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Sleep Hygiene – Getting your sleep right!

With winter approaching and the recent time switch from day-light savings, it's a great opportunity to shift our focus onto sleep hygiene.

Sleep plays essential roles in a variety of body functions which promote our overall health and wellbeing. These include restoration and healing, memory consolidation, cognitive functioning, and emotional regulation. There also is a strong relationship between an individual’s physical and mental performance throughout the day and their sleep quality.

Quality sleep not only refers to the number of hours of your sleep also but the depth and restorative nature of your sleep.

Some clues that your sleep quality could be improved are:

  • Difficultly falling asleep
  • Waking up throughout the night
  • Waking in the early hours of the morning
  • Feeling tired upon waking

Implementing specific practices into your routine throughout the day that support this process will promote sleep quality. This is referred to as sleep hygiene.

  1. Support Circadian Rhythm and establish consistent sleep and wake times

Consistent sleep and wake times support the body’s circadian rhythm. Circadian rhythm refers to the body’s internal clock which responds to environmental cues of light and darkness which then regulates sleep-wake cycles.

By aligning consistent daily habits, optimal daily circadian rhythm and better sleep quality can be achieved. Support your circadian rhythm by:

  • Aim for a consistent bedtime and wake-up time (+/- 1h difference) ideally getting 7-9h of sleep each night.
  • Align your wakeup time with the sunrise as much as possible
  • Get outside for sun light preferably within 1h of waking (as close to sunrise as possible, no sunglasses) for 10-20min (e.g. short walk outside or drinking coffee on the balcony). Opening the door or window for this effect is sufficient if you can't get outside.
  • When living in darker climates or during darker cloudy skies, or not being able to get outside, use a SAD lamp to mimic the bright sun, soon after waking for 20-30 mins.
  • Get exposure to natural light through the day, aim for at least 10min multiple times through the day, no sunglasses.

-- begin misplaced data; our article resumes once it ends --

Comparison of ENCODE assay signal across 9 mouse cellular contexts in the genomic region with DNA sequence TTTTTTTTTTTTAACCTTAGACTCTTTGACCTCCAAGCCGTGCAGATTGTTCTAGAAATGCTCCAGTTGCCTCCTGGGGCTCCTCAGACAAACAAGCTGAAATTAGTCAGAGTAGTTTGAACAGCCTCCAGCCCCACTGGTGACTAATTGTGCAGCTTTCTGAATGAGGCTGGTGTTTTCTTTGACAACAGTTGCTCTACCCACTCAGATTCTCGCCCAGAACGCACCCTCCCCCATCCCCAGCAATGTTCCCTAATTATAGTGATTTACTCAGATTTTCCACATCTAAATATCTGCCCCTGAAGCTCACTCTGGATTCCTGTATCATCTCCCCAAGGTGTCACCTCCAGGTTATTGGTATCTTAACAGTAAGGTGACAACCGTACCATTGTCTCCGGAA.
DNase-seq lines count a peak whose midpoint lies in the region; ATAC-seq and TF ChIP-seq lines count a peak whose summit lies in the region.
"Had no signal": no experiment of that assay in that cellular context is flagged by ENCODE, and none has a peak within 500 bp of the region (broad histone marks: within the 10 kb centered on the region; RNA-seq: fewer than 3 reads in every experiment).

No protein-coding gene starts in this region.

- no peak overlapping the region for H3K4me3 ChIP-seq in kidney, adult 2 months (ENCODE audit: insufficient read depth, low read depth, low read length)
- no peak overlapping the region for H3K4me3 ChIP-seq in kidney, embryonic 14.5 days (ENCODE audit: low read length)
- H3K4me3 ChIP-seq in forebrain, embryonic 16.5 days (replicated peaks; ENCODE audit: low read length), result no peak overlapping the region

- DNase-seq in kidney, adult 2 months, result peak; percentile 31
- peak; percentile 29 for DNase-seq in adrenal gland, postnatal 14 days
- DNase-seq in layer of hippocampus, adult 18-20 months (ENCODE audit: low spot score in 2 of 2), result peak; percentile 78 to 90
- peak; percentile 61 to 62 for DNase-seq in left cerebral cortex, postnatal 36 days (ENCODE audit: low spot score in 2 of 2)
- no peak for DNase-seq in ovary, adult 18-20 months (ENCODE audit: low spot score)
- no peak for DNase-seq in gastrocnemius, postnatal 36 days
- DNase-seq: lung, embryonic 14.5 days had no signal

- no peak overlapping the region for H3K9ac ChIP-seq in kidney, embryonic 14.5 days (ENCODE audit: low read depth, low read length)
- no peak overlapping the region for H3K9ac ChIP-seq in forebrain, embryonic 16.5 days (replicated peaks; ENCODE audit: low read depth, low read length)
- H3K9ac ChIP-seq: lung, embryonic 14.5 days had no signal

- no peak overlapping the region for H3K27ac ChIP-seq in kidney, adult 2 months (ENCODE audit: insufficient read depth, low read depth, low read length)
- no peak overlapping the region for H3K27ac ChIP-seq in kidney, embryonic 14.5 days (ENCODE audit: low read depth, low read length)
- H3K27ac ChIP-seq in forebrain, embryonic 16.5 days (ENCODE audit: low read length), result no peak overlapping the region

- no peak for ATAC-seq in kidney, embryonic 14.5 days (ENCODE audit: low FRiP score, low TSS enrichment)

• Eat within the first 2h of waking up, make breakfast and lunch your biggest meals and high in protein; finish eating 3h before bed, ideally before its dark.
  • The best exercise time is individual but if working out in the afternoon finish at least 3h before bed
  • If you need to nap during the day, keep it to 20-30min and avoid napping too close to bedtime
  1. Formulate a wind-down routine

A wind down routine will support your body’s natural transition from activity to rest, an important part of self regulation. This routine should be practiced consistently particularly if you are active still in the evenings. Some things you could incorporate include:

  • Limiting screen time at least 2 hours before bed.
  • Minimise blue light as much as possible after sunset. Blue light emitted from screens on devices and lights signal to our brains that it is still day time, preventing the release of melatonin (a sleep-promoting hormone).
  • Incorporate a relaxing practice, such as meditation or breathing exercise. Other nicely regulating activities include taking a warm bath, reading a book, having a small cup of chamomile tea, Yoga Nidra when going to sleep.
  • Limit the consumption of food 3 hours before bed.
  • Limit caffeine during the day and stop as early as possible (12/ 2pm).
  1. Create a sleep-friendly environment

A comfortable and peaceful environment to sleep in will enable the body to relax, reducing the time it takes to fall asleep and enhancing the restorative element of your sleep. Some elements to focus on include:

  • Sleep in a dark environment. To do this you could use an eye mask or ensure your blinds or curtains block out light, remove any light sources inside the room e.g. lights from devices or clocks.
  • Make your sleeping environment as quiet as possible. Consider earplugs if you are exposed to disruptive sounds outside your control (such as a snoring partner!).
  • Your mattress and pillow needs to support your spine and preferred sleeping position.
  • The sleeping environment should be as cool as possible- sleep with lighter or minimal fabrics and blankets, use fan or aircon when needed.

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Useful links for products to support sleep